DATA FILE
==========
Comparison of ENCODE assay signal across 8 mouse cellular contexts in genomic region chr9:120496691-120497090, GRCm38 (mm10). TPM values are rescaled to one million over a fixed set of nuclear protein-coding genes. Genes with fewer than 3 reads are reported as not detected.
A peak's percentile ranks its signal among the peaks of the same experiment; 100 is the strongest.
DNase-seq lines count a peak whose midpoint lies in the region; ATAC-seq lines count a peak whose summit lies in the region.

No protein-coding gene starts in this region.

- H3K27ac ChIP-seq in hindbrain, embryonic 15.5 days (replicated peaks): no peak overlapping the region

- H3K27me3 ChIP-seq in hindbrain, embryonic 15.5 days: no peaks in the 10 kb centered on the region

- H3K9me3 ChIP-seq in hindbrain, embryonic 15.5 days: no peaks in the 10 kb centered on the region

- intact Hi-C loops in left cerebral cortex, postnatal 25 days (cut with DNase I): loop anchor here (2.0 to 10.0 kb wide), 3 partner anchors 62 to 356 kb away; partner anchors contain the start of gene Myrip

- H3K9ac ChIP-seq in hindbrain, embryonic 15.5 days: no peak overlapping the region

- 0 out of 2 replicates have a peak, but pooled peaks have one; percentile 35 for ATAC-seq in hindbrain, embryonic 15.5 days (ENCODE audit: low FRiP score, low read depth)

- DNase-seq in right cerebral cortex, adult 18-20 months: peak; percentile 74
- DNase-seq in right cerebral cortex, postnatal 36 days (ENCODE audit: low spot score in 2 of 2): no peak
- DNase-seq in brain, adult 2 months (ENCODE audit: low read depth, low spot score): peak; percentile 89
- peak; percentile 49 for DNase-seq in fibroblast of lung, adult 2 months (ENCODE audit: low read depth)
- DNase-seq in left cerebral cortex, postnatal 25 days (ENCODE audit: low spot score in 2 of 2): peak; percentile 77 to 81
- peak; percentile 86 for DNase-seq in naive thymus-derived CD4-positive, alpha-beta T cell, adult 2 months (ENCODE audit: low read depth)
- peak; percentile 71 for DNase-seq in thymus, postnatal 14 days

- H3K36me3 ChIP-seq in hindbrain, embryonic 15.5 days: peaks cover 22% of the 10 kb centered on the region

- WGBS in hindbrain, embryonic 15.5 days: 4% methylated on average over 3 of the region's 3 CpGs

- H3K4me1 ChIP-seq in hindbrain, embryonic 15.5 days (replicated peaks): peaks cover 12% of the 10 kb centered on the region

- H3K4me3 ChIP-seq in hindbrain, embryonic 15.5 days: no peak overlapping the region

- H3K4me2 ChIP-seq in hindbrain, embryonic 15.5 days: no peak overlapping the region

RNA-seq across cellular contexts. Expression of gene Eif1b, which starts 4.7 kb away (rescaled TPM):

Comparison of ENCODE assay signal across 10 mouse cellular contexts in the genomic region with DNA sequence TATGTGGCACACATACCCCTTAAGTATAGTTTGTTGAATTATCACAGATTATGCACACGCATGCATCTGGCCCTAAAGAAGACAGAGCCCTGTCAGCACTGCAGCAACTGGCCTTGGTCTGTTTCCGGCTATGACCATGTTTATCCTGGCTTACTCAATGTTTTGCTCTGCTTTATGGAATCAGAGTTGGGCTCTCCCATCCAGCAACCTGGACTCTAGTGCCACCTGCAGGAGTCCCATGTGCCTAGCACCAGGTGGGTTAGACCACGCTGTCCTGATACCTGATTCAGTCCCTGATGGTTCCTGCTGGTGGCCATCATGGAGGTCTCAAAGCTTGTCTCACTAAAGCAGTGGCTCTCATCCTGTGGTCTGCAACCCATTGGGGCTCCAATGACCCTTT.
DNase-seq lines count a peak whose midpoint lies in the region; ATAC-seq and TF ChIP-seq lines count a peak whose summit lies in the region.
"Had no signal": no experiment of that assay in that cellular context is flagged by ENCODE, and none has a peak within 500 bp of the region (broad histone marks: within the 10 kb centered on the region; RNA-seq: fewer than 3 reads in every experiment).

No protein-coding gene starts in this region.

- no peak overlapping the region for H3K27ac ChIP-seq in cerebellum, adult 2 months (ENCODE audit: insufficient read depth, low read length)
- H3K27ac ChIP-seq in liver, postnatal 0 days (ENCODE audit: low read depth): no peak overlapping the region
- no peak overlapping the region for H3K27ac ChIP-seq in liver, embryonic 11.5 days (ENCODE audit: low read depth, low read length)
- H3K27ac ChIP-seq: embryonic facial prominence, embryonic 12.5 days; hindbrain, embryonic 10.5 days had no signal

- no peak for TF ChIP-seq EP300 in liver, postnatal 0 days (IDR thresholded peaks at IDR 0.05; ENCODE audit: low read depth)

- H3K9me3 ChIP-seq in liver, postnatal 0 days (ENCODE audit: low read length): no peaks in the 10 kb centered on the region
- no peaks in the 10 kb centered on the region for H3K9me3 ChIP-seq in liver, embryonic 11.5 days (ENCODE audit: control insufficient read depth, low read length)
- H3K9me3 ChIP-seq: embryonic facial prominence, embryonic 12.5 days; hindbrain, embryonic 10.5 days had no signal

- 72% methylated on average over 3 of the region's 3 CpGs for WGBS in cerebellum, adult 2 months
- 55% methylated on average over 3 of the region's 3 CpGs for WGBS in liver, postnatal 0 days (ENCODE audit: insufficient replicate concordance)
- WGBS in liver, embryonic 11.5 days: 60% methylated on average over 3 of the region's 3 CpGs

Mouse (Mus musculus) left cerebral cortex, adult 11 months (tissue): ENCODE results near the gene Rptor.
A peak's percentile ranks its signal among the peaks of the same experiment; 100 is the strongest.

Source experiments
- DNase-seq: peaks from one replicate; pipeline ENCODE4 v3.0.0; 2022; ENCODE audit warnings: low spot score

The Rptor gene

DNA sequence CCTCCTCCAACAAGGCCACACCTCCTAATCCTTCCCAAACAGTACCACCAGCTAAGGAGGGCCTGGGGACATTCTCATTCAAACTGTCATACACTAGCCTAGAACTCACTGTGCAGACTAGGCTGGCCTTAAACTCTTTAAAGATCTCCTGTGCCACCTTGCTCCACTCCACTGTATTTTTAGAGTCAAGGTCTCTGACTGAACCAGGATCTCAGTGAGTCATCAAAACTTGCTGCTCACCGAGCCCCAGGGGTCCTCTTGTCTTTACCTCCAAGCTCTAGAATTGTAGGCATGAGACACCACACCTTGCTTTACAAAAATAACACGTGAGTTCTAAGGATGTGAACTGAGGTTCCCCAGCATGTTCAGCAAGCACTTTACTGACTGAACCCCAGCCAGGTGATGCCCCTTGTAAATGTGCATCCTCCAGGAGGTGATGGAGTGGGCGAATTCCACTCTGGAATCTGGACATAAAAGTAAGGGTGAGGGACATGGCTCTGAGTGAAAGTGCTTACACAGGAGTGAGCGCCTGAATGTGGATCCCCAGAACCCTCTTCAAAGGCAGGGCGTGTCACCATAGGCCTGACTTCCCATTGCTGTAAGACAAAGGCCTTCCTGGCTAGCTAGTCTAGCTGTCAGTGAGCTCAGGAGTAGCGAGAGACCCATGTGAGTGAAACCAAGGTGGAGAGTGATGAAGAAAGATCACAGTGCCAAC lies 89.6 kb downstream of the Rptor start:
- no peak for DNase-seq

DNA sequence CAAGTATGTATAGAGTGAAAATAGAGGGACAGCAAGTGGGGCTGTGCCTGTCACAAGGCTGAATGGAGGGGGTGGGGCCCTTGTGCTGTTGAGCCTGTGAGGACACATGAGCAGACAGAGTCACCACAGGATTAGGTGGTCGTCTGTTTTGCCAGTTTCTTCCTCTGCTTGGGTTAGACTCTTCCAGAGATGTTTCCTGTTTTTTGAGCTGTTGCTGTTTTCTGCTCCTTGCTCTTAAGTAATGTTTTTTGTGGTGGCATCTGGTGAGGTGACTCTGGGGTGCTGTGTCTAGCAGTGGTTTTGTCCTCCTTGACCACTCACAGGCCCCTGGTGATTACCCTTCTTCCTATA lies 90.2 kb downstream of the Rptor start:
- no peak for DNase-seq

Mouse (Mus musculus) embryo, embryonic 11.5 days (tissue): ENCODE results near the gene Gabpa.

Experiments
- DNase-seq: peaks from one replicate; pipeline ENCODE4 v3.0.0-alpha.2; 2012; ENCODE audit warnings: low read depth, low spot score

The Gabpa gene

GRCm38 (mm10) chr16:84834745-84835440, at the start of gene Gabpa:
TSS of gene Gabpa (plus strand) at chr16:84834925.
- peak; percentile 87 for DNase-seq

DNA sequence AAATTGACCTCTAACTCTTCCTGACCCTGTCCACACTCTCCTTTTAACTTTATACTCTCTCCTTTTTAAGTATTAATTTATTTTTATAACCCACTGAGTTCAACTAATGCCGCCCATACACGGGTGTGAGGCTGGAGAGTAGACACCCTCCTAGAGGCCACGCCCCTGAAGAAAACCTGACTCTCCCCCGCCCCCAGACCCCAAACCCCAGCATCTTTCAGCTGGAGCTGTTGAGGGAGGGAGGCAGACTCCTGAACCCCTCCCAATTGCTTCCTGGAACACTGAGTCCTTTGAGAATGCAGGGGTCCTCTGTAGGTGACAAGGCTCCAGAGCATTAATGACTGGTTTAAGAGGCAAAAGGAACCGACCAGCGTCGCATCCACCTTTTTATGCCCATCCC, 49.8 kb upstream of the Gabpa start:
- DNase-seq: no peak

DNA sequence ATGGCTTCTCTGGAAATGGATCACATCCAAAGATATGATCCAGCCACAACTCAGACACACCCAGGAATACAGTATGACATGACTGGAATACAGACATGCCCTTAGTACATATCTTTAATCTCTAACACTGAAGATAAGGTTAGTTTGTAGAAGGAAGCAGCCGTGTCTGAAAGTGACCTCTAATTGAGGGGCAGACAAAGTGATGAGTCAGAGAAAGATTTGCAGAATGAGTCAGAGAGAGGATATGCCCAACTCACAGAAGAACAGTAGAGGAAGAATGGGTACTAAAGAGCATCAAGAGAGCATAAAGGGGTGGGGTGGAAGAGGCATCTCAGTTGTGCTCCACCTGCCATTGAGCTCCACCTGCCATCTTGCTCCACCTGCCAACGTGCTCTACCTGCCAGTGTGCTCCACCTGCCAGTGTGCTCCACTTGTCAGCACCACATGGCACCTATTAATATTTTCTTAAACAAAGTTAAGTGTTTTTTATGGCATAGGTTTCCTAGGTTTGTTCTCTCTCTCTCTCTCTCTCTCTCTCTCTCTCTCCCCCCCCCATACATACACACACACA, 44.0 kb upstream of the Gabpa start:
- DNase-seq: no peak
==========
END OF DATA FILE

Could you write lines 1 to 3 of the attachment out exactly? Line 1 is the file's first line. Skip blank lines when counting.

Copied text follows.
Comparison of ENCODE assay signal across 8 mouse cellular contexts in genomic region chr9:120496691-120497090, GRCm38 (mm10). TPM values are rescaled to one million over a fixed set of nuclear protein-coding genes. Genes with fewer than 3 reads are reported as not detected.
A peak's percentile ranks its signal among the peaks of the same experiment; 100 is the strongest.
DNase-seq lines count a peak whose midpoint lies in the region; ATAC-seq lines count a peak whose summit lies in the region.